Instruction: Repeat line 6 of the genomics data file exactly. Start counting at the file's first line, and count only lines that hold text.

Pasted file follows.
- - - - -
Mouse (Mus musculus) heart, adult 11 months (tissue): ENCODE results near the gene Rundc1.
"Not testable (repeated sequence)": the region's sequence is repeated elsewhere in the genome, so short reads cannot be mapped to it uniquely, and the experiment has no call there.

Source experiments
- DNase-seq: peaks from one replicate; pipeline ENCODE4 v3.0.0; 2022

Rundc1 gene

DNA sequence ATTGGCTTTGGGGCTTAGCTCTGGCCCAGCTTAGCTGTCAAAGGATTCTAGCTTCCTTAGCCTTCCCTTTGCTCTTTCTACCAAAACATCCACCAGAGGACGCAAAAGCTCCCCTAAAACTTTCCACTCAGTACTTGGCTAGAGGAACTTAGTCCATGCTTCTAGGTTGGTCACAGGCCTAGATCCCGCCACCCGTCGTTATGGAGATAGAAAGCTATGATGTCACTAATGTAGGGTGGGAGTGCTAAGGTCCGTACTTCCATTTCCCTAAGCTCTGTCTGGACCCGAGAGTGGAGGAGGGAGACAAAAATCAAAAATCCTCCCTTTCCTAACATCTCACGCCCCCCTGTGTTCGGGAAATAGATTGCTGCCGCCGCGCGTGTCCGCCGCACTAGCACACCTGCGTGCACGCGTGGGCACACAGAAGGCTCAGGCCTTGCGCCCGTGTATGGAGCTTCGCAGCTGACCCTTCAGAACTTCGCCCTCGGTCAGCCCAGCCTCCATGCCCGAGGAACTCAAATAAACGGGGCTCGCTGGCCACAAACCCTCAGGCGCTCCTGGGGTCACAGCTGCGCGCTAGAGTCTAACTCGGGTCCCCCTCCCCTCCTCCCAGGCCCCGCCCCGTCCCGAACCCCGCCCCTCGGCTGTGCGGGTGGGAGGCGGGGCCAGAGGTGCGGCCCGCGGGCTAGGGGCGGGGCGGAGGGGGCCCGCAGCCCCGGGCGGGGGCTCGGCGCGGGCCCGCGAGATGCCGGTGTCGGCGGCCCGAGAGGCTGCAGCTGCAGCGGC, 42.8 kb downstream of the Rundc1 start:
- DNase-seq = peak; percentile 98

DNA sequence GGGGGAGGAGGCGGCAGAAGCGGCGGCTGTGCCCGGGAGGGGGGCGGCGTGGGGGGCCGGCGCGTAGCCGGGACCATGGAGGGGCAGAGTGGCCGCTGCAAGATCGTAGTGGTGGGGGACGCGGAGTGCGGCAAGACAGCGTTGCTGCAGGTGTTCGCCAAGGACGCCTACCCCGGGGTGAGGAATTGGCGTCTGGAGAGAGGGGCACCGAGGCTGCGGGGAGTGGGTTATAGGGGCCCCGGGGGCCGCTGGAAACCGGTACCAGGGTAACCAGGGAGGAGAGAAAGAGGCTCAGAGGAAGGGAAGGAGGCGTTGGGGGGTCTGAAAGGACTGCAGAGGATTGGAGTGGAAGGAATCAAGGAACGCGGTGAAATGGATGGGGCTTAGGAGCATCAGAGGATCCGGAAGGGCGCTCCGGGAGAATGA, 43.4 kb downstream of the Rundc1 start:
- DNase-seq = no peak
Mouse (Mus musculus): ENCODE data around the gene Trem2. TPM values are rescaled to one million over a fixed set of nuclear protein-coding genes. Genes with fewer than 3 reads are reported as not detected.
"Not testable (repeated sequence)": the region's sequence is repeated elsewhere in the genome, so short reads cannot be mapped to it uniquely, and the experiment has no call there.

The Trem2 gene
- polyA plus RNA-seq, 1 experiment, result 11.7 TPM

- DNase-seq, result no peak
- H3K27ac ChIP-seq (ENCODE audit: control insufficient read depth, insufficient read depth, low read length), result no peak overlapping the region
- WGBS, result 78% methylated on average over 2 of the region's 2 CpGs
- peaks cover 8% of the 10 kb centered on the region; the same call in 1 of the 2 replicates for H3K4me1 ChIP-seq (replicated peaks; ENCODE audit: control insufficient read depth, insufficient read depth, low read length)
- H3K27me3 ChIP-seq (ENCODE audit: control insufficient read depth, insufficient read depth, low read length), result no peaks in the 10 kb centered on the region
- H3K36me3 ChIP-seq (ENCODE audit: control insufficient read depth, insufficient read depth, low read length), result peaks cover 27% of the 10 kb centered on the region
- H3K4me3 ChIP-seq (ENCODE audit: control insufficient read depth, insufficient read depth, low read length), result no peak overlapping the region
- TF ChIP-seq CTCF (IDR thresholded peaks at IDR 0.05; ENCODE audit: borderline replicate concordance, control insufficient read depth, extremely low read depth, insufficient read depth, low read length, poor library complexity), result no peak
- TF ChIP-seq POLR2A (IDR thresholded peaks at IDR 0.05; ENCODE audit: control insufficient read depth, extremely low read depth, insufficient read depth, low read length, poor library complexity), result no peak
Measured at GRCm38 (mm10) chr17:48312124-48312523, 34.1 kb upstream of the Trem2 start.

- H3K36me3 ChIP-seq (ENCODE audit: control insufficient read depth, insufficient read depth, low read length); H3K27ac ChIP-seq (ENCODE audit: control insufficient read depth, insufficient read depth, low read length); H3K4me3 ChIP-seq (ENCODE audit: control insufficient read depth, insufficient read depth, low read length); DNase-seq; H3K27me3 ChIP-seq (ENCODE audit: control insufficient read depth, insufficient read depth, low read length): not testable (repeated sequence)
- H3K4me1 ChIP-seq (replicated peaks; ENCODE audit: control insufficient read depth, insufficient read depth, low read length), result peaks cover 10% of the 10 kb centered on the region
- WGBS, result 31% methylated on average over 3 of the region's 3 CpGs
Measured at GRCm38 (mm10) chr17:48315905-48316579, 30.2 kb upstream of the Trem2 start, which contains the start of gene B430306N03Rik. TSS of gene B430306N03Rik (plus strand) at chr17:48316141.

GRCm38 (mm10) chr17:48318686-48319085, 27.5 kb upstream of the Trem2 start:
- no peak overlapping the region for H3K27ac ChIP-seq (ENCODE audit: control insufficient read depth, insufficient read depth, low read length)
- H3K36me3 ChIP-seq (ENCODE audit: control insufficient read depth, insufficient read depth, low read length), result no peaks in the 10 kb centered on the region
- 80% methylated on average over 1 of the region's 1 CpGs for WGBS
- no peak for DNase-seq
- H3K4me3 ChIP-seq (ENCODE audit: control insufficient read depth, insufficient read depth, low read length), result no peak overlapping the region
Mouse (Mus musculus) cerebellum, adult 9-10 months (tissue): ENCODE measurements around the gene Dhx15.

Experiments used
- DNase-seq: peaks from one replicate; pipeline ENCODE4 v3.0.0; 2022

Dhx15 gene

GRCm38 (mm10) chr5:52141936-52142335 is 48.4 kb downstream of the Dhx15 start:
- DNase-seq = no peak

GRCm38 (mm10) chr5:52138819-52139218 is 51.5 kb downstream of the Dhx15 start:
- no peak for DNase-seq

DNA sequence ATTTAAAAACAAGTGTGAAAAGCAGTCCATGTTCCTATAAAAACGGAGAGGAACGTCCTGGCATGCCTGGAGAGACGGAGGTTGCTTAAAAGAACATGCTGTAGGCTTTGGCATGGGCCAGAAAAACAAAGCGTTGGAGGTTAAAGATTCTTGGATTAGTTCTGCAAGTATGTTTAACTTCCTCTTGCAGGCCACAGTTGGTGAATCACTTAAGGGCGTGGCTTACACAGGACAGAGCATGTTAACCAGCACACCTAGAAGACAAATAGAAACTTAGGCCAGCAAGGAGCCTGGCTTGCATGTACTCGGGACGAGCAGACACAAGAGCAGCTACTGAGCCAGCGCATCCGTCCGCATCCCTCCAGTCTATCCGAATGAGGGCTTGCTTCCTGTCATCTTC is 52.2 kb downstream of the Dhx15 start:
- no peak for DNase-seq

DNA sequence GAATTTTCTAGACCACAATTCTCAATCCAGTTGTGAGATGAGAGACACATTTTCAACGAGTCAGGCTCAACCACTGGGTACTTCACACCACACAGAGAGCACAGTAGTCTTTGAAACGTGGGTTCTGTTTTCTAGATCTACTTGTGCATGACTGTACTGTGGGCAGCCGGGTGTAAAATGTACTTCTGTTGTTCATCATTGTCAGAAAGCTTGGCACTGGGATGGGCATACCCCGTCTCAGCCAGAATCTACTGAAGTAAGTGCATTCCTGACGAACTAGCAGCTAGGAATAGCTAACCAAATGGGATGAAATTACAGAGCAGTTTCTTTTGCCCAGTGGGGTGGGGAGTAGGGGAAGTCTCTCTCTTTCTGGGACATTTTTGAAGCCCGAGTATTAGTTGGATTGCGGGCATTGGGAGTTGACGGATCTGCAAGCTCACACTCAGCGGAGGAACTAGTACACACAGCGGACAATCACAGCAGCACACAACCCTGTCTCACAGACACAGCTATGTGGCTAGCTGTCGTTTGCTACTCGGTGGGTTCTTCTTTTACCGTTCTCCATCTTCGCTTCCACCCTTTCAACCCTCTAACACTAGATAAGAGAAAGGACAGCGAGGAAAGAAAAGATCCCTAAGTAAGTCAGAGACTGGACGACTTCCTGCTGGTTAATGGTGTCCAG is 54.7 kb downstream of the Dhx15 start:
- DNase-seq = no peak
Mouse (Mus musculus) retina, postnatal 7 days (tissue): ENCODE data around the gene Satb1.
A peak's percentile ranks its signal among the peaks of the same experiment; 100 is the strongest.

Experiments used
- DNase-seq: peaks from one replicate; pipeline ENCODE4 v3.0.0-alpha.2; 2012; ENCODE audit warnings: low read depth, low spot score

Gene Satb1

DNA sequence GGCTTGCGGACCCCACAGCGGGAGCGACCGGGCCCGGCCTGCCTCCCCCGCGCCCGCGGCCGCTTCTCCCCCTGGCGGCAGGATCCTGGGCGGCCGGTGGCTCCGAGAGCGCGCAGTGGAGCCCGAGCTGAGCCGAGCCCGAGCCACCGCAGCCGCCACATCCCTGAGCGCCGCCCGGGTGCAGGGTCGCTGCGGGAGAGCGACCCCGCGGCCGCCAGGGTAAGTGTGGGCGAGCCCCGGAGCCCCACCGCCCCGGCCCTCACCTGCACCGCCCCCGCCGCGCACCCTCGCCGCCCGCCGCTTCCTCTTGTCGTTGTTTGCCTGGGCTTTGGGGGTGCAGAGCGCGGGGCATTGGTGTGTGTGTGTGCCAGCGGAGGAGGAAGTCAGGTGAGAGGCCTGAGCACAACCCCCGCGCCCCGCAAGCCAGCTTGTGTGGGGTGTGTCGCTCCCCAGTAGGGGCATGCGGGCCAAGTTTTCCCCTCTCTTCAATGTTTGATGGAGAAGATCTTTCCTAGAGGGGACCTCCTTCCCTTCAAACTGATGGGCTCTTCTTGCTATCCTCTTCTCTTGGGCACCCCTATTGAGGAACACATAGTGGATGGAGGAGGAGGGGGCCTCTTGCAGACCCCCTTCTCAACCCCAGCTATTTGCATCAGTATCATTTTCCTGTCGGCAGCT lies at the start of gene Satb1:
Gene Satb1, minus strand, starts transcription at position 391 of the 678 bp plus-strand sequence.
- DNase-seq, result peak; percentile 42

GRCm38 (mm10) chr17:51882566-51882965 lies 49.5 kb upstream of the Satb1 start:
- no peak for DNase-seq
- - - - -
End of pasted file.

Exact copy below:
DNA sequence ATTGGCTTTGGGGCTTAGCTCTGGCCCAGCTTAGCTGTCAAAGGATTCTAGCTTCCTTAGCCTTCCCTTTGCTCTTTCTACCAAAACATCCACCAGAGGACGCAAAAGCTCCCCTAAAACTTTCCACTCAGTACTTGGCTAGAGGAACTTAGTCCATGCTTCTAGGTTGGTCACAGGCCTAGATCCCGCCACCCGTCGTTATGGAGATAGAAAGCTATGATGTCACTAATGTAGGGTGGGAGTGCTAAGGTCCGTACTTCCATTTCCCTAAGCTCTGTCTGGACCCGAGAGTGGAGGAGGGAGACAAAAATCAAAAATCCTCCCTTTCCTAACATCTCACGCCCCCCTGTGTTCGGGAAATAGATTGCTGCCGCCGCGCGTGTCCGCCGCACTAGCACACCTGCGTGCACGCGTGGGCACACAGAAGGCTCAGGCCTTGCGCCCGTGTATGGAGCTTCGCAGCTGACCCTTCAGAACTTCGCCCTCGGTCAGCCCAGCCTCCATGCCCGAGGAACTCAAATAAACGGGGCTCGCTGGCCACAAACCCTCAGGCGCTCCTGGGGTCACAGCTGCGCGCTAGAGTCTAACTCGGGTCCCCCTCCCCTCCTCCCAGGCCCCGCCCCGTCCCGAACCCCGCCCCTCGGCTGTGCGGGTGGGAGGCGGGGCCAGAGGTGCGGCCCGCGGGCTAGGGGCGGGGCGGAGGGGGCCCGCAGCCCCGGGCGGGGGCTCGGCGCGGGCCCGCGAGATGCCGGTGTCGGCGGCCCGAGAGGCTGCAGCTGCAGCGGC, 42.8 kb downstream of the Rundc1 start: